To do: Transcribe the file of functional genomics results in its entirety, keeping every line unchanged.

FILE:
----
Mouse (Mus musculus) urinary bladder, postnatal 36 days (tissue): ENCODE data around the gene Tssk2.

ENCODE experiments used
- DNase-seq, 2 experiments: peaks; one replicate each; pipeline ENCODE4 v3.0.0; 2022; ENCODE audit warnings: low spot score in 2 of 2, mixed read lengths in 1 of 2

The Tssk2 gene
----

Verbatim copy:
Mouse (Mus musculus) urinary bladder, postnatal 36 days (tissue): ENCODE data around the gene Tssk2.

ENCODE experiments used
- DNase-seq, 2 experiments: peaks; one replicate each; pipeline ENCODE4 v3.0.0; 2022; ENCODE audit warnings: low spot score in 2 of 2, mixed read lengths in 1 of 2

The Tssk2 gene